Last week, Damien Miller, a Google security researcher, and one of the popular OpenSSH and OpenBSD developers announced an update to the existing OpenSSH code that can help protect against the side-channel attacks that leak sensitive data from computer’s memory. This protection, Miller says, will protect the private keys residing in the RAM against Spectre, Meltdown, Rowhammer, and the latest RAMBleed attack.
SSH private keys can be used by malicious threat actors to connect to remote servers without the need of a password. According to CSO, “The approach used by OpenSSH could be copied by other software projects to protect their own keys and secrets in memory”.
However, if the attacker is successful in extracting the data from a computer or server’s RAM, they will only obtain an encrypted version of an SSH private key, rather than the cleartext version.
In an email to OpenBSD, Miller writes, “this change encrypts private keys when they are not in use with a symmetric key that is derived from a relatively large ‘prekey’ consisting of random data (currently 16KB).”
He further adds, “Attackers must recover the entire prekey with high accuracy before they can attempt to decrypt the shielded private key, but the current generation of attacks have bit error rates that, when applied cumulatively to the entire prekey, make this unlikely”.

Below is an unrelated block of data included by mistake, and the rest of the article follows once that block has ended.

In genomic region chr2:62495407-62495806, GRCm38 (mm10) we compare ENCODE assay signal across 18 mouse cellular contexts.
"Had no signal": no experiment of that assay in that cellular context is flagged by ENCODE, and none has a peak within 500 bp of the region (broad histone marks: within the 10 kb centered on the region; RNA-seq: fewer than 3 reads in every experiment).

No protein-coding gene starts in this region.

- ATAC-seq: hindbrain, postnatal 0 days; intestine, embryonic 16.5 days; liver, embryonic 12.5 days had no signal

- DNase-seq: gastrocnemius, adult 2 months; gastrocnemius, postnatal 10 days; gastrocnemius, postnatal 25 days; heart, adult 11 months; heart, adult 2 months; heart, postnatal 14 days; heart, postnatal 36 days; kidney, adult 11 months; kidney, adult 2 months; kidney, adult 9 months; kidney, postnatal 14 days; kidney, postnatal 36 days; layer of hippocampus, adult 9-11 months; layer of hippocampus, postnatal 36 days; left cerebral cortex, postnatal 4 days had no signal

“Implementation-wise, keys are encrypted ‘shielded’ when loaded and then automatically and transparently unshielded when used for signatures or when being saved/serialised,” Miller said.
The OpenSSH dev hope they’ll be able to remove this special protection against side-channel attacks “in a few years time when computer architecture has become less unsafe”, Miller said at the end of the patch.
To know more about this announcement in detail, visit Damien Miller’s email.